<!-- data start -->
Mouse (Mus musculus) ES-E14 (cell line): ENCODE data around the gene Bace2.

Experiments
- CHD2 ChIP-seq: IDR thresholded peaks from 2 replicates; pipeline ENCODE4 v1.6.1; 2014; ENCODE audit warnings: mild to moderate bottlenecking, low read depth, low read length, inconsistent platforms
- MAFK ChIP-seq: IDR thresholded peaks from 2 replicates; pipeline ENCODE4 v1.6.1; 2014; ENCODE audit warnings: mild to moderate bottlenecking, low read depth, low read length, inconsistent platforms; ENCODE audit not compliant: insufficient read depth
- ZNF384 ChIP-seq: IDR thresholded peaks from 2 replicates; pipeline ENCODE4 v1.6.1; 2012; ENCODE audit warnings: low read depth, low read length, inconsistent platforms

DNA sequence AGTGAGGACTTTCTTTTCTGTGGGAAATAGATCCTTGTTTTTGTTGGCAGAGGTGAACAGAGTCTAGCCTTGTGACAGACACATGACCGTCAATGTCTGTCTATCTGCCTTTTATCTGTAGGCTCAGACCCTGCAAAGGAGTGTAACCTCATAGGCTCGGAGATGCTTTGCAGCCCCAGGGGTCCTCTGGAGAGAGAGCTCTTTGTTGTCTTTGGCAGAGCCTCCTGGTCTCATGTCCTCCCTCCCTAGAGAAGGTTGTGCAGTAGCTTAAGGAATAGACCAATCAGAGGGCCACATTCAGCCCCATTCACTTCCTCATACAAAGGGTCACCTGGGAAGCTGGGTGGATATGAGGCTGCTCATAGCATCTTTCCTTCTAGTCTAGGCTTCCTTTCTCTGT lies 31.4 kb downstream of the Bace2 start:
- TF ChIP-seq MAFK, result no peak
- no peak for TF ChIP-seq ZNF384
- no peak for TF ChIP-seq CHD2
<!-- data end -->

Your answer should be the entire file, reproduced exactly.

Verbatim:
Mouse (Mus musculus) ES-E14 (cell line): ENCODE data around the gene Bace2.

Experiments
- CHD2 ChIP-seq: IDR thresholded peaks from 2 replicates; pipeline ENCODE4 v1.6.1; 2014; ENCODE audit warnings: mild to moderate bottlenecking, low read depth, low read length, inconsistent platforms
- MAFK ChIP-seq: IDR thresholded peaks from 2 replicates; pipeline ENCODE4 v1.6.1; 2014; ENCODE audit warnings: mild to moderate bottlenecking, low read depth, low read length, inconsistent platforms; ENCODE audit not compliant: insufficient read depth
- ZNF384 ChIP-seq: IDR thresholded peaks from 2 replicates; pipeline ENCODE4 v1.6.1; 2012; ENCODE audit warnings: low read depth, low read length, inconsistent platforms

DNA sequence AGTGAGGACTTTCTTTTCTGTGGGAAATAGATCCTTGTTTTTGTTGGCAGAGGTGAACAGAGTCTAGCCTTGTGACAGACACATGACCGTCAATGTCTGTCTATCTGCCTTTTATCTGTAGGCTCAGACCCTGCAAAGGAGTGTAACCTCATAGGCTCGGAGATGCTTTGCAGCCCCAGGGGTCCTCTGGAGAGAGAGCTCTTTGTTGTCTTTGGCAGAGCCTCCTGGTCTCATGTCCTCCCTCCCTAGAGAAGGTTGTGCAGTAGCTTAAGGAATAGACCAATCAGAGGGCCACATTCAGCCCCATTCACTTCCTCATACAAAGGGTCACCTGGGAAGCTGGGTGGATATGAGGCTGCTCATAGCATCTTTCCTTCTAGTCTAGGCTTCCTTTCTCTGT lies 31.4 kb downstream of the Bace2 start:
- TF ChIP-seq MAFK, result no peak
- no peak for TF ChIP-seq ZNF384
- no peak for TF ChIP-seq CHD2